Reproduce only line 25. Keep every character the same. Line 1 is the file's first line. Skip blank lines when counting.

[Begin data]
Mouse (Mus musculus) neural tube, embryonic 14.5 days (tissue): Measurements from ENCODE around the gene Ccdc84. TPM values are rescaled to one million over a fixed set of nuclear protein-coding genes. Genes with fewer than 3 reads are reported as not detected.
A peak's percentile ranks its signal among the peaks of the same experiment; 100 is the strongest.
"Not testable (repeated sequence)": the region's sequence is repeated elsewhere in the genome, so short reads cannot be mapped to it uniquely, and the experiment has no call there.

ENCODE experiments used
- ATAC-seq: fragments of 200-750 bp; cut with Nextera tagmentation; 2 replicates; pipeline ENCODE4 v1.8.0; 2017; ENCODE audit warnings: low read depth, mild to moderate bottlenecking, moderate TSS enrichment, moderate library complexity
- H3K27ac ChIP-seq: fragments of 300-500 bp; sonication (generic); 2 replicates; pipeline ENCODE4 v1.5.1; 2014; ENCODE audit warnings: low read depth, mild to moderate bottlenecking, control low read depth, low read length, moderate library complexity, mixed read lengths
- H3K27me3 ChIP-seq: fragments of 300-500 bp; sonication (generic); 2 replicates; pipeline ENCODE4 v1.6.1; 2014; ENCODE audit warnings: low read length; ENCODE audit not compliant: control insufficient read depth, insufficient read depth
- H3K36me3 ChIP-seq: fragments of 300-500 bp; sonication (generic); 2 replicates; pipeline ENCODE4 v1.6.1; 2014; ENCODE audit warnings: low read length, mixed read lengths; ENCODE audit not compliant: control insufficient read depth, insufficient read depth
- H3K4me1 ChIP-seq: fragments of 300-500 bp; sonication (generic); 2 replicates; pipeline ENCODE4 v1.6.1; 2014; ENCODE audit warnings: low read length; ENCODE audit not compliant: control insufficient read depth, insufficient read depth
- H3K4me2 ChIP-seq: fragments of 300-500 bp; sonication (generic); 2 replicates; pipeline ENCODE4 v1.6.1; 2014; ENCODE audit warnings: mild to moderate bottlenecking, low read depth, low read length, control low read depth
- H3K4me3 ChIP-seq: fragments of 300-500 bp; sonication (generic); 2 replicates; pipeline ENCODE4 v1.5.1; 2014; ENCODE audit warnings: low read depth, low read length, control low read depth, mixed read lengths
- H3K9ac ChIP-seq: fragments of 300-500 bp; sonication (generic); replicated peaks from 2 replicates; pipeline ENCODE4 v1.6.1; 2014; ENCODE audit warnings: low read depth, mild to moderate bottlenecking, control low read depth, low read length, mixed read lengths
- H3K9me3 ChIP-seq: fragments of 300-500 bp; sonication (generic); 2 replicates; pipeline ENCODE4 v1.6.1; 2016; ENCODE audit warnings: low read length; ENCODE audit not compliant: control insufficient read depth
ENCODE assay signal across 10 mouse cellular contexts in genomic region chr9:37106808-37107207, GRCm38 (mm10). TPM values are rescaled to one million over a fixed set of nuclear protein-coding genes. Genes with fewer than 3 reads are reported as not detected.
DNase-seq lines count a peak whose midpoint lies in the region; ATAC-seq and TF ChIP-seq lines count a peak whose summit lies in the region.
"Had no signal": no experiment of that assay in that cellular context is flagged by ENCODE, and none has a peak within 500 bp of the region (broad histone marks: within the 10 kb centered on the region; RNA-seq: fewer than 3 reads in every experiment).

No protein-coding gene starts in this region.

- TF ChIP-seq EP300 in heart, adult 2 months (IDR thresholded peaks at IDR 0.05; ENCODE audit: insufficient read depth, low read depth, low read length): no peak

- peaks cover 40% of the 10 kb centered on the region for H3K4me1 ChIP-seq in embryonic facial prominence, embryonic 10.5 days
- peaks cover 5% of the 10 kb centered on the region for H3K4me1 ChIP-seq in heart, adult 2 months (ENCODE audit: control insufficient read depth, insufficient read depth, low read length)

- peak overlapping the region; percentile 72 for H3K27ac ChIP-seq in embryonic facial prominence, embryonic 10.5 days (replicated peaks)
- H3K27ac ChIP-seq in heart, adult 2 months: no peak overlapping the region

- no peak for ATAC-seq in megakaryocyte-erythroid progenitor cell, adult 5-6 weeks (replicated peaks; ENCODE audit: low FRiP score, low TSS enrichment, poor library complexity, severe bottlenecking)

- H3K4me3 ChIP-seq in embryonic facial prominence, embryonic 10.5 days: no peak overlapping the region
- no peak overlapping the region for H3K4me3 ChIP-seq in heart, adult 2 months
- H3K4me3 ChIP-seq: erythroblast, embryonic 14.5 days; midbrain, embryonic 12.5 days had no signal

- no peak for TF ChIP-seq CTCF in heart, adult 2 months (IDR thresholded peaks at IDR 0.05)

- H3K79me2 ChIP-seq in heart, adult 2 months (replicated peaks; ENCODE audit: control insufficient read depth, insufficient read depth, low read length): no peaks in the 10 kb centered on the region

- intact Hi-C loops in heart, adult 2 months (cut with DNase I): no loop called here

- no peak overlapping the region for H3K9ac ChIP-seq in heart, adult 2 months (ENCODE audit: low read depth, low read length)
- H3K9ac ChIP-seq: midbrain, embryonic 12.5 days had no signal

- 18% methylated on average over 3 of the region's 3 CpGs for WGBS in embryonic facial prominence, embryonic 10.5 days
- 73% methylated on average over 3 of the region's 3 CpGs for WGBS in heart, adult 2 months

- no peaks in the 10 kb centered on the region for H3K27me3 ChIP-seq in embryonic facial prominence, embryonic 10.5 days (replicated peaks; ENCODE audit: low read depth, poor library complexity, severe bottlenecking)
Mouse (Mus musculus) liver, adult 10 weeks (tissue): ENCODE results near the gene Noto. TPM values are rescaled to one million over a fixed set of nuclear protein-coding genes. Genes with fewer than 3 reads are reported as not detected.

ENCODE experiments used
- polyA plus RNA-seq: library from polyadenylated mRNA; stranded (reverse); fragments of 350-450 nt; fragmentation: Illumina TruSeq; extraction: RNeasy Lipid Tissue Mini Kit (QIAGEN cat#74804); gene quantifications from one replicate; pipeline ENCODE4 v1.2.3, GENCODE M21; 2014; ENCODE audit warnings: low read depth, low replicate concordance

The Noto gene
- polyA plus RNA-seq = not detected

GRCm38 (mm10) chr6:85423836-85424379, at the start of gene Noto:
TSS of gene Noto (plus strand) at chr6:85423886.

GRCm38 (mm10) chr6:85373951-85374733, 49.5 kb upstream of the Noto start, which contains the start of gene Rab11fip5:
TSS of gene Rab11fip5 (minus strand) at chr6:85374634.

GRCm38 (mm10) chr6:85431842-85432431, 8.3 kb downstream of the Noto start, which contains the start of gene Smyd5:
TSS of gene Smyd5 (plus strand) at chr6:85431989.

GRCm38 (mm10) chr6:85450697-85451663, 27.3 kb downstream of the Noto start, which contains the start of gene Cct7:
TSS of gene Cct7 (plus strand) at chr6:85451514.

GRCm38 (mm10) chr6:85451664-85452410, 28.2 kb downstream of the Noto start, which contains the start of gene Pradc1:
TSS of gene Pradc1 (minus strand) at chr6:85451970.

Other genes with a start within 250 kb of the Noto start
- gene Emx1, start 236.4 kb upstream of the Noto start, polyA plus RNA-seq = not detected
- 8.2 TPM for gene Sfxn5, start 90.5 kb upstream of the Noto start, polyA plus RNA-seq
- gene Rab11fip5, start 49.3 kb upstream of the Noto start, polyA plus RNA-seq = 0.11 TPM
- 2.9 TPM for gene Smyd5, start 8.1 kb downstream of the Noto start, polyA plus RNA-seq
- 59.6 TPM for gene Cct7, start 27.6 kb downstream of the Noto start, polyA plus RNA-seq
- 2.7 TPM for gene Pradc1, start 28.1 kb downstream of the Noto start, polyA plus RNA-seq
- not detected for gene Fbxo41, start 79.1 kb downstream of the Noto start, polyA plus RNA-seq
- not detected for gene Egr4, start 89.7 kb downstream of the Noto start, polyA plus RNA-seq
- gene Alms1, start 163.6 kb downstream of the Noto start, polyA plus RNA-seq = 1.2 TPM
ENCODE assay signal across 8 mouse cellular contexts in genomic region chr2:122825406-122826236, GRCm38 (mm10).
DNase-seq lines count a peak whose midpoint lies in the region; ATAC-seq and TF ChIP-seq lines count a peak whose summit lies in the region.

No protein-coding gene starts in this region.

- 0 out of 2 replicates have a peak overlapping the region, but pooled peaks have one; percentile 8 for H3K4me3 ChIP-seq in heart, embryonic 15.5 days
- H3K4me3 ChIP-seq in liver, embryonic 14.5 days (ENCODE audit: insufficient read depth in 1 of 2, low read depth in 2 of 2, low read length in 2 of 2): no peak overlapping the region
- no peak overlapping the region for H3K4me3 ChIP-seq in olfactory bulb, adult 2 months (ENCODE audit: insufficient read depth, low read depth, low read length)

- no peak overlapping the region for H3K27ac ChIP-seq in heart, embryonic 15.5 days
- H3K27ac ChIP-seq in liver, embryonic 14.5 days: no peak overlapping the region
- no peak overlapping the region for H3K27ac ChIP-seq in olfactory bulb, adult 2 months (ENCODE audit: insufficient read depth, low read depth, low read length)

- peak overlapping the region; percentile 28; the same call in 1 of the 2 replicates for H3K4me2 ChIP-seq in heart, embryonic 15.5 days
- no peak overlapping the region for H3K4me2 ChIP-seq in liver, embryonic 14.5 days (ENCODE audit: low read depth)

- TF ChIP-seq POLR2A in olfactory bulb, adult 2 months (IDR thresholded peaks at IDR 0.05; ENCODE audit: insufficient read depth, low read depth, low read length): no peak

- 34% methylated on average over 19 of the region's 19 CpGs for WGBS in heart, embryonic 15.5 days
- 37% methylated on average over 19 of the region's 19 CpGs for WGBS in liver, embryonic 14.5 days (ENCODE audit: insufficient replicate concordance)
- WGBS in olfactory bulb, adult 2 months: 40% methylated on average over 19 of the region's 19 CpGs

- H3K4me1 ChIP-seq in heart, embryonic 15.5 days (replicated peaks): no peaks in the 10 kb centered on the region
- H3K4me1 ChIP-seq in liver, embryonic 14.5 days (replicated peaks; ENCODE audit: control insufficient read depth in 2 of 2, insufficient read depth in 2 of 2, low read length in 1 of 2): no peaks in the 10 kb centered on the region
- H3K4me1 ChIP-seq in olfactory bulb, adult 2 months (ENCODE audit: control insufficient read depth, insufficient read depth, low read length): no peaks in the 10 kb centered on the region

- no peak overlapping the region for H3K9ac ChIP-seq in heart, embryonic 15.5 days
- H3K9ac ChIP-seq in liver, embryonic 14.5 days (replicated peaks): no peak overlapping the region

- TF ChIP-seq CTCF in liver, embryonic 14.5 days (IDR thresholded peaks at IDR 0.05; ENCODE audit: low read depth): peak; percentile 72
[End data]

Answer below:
- no peak overlapping the region for H3K4me3 ChIP-seq in heart, adult 2 months